This is an archived article that was published on sltrib.com in 2013, and information in the article may be outdated. It is provided only for personal research purposes and may not be reprinted.
Utah has one of the finest medical schools in the West, and it has the staff and facilities to train another 40 doctors.
Utah has one of the worst doctor shortages in the country.
Only the Utah Legislature stands in the way of using the former to solve the latter. But that could change in this session if SB42 passes, as it should.
Sen. John Valentine, R-Orem, is sponsoring SB42, which would provide $10 million to reinstate 20 University of Utah School of Medicine slots that were eliminated over the past four years. And it would eventually fund another 20 students, creating a class of 122. That's the right number for the U. med school, according to Valentine and U. administrators.
Since the U. has the only medical school within 500 miles, expanding enrollment is important to bright young Utahns who want to train and practice as doctors in their home state. And it is just as important to their parents who want to see them raise their families here. Medical school graduates tend to practice in or near the state where they receive their training. The U. recognizes that and reserves 70 percent of slots for Utah residents.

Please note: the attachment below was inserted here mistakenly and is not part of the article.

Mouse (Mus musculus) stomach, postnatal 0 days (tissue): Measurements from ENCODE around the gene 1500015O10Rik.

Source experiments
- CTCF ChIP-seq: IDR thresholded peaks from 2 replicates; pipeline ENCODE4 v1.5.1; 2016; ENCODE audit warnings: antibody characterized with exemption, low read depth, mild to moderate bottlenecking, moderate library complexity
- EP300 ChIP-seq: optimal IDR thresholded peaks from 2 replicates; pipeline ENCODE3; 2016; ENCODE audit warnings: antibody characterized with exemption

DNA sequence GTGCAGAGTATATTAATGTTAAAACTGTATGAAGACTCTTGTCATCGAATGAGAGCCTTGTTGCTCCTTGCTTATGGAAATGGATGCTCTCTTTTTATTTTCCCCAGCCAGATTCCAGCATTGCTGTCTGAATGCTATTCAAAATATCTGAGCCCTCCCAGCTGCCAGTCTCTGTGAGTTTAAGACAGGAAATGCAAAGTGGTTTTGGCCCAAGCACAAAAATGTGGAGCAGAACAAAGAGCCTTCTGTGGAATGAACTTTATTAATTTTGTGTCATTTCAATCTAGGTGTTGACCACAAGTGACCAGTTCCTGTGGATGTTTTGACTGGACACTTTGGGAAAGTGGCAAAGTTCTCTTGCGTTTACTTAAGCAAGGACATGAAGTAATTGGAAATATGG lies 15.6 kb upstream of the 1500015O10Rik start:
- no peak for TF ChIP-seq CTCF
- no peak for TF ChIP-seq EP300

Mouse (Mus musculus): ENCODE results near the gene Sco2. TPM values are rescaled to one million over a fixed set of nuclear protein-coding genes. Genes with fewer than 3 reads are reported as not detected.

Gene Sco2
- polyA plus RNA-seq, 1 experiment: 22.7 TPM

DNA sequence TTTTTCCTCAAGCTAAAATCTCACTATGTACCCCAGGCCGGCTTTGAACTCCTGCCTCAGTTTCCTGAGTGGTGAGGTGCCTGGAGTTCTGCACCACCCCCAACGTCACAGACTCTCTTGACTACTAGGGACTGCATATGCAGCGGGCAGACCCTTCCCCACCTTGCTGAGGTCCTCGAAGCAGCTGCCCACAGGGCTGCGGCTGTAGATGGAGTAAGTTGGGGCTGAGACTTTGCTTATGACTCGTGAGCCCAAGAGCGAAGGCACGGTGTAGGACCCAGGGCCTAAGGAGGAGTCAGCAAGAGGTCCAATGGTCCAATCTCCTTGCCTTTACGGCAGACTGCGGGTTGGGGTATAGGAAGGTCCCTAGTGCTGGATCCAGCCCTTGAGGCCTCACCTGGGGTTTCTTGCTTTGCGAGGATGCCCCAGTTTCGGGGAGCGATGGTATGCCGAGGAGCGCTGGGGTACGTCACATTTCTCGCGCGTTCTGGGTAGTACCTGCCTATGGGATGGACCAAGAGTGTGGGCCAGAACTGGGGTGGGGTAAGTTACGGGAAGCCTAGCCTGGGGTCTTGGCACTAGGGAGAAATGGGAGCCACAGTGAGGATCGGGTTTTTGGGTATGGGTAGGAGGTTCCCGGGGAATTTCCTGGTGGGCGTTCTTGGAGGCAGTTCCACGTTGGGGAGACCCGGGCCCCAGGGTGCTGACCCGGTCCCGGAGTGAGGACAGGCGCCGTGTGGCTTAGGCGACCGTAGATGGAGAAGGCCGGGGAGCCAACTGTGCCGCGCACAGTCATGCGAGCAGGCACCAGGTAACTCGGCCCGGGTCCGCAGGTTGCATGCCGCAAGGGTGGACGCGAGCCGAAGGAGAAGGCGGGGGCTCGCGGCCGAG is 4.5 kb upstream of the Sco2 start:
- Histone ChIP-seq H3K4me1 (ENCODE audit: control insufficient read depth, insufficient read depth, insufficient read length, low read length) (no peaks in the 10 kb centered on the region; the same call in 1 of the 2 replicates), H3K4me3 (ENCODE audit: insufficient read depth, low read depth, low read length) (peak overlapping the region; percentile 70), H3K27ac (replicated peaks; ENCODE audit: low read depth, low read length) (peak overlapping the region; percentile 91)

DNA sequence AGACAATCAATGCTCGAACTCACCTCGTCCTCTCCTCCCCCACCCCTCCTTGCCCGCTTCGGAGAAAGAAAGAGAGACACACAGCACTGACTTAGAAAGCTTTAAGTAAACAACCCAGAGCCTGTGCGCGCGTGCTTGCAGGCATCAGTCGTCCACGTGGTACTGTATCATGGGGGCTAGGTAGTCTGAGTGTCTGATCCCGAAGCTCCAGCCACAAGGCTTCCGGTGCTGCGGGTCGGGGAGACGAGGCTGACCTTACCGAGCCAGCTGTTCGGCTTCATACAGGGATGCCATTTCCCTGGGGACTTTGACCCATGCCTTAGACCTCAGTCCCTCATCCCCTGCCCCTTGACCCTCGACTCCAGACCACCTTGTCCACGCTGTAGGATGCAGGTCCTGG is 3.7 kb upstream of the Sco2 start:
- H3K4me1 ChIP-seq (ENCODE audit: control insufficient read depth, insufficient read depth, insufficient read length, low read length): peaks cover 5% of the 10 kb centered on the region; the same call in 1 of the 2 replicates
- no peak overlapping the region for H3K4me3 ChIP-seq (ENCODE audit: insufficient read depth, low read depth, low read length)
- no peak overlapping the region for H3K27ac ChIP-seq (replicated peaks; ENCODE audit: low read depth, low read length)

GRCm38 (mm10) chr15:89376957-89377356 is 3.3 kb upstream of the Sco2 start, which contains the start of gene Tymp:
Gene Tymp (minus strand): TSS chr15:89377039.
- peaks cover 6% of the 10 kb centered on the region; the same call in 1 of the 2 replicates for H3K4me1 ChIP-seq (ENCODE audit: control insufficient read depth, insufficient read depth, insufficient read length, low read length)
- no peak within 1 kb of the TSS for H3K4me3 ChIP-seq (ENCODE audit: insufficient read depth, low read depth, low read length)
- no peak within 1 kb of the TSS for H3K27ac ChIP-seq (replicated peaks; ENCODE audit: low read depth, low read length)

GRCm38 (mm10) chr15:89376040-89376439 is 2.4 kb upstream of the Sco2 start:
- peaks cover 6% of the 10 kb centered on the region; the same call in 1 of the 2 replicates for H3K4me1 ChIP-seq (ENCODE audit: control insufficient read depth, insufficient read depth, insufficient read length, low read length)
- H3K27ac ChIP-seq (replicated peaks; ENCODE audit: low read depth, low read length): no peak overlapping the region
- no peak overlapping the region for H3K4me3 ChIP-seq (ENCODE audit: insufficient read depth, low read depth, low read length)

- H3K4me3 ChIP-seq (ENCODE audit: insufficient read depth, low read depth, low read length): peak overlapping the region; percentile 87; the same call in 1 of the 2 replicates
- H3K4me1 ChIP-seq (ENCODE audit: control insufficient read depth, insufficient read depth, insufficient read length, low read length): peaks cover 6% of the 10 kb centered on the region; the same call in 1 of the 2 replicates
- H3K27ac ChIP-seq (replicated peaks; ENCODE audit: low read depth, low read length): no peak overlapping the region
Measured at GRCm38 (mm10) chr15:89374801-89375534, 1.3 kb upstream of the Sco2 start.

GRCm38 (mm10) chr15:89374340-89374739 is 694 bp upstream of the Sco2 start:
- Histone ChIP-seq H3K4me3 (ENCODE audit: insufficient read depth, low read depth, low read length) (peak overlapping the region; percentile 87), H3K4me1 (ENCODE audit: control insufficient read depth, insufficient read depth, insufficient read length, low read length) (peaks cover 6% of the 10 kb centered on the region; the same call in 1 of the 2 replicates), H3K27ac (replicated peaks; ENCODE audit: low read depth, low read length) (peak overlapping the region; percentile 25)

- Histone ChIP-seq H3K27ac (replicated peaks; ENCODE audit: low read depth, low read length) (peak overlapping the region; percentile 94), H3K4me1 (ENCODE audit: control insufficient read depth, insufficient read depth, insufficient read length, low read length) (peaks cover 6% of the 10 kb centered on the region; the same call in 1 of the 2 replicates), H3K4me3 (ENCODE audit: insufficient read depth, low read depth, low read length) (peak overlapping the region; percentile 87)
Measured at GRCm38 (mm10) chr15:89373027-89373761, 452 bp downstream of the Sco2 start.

The bill would be important also to Utah's growing elder population. The number of Utahns 65 and older is expected grow by 50 percent between 2000 and 2015, and by 155 percent by 2030. Their need for medical services will grow just as fast.
Utah has fewer than 10 doctors per 1,000 people. Only four states Wyoming, Arkansas, Idaho and Mississippi have fewer physicians per capita, according to 2010 statistics from the Association of American Medical Colleges.
Valentine rightly points out that older doctors are "retiring in droves." Without providing the resources for the U. to turn out more medical doctors, especially primary-care doctors, Utah's physician shortage will only worsen.
A recommendation made by Sen. Luz Robles, D-Salt Lake City, that the bill require some number or percentage of new students to specialize in primary care is worth consideration.
The state has a duty to meet the medical-care needs of its growing population, and it has an excellent medical school in place to do that. But it will require more state funding since tuition at the U. medical school is already well above the national average and should not go higher.
The Utah Senate passed SB42 this week; the House should do the same.